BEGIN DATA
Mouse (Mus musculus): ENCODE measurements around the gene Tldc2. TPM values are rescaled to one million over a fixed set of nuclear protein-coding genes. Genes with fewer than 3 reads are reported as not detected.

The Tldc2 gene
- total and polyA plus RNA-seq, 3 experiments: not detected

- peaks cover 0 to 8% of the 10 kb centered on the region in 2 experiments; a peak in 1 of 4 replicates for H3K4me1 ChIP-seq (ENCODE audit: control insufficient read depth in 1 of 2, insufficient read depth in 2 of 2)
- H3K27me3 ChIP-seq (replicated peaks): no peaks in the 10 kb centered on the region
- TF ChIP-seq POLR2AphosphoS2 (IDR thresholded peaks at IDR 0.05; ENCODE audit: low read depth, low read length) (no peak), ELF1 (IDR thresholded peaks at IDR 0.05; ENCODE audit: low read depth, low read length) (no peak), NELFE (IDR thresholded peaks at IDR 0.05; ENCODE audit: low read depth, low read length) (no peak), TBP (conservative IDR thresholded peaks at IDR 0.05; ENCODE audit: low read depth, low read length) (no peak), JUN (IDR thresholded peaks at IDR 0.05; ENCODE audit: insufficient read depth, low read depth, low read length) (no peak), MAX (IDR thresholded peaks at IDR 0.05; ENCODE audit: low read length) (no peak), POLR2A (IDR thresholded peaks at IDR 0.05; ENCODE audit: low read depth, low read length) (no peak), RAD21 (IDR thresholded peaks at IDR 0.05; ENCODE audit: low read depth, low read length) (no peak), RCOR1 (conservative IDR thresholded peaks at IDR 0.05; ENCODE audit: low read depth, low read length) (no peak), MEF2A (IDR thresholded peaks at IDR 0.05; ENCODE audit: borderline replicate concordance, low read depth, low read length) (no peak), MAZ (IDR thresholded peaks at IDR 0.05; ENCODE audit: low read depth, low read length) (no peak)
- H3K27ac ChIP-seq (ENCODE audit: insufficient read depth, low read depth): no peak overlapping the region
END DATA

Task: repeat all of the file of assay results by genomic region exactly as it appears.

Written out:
Mouse (Mus musculus): ENCODE measurements around the gene Tldc2. TPM values are rescaled to one million over a fixed set of nuclear protein-coding genes. Genes with fewer than 3 reads are reported as not detected.

The Tldc2 gene
- total and polyA plus RNA-seq, 3 experiments: not detected

- peaks cover 0 to 8% of the 10 kb centered on the region in 2 experiments; a peak in 1 of 4 replicates for H3K4me1 ChIP-seq (ENCODE audit: control insufficient read depth in 1 of 2, insufficient read depth in 2 of 2)
- H3K27me3 ChIP-seq (replicated peaks): no peaks in the 10 kb centered on the region
- TF ChIP-seq POLR2AphosphoS2 (IDR thresholded peaks at IDR 0.05; ENCODE audit: low read depth, low read length) (no peak), ELF1 (IDR thresholded peaks at IDR 0.05; ENCODE audit: low read depth, low read length) (no peak), NELFE (IDR thresholded peaks at IDR 0.05; ENCODE audit: low read depth, low read length) (no peak), TBP (conservative IDR thresholded peaks at IDR 0.05; ENCODE audit: low read depth, low read length) (no peak), JUN (IDR thresholded peaks at IDR 0.05; ENCODE audit: insufficient read depth, low read depth, low read length) (no peak), MAX (IDR thresholded peaks at IDR 0.05; ENCODE audit: low read length) (no peak), POLR2A (IDR thresholded peaks at IDR 0.05; ENCODE audit: low read depth, low read length) (no peak), RAD21 (IDR thresholded peaks at IDR 0.05; ENCODE audit: low read depth, low read length) (no peak), RCOR1 (conservative IDR thresholded peaks at IDR 0.05; ENCODE audit: low read depth, low read length) (no peak), MEF2A (IDR thresholded peaks at IDR 0.05; ENCODE audit: borderline replicate concordance, low read depth, low read length) (no peak), MAZ (IDR thresholded peaks at IDR 0.05; ENCODE audit: low read depth, low read length) (no peak)
- H3K27ac ChIP-seq (ENCODE audit: insufficient read depth, low read depth): no peak overlapping the region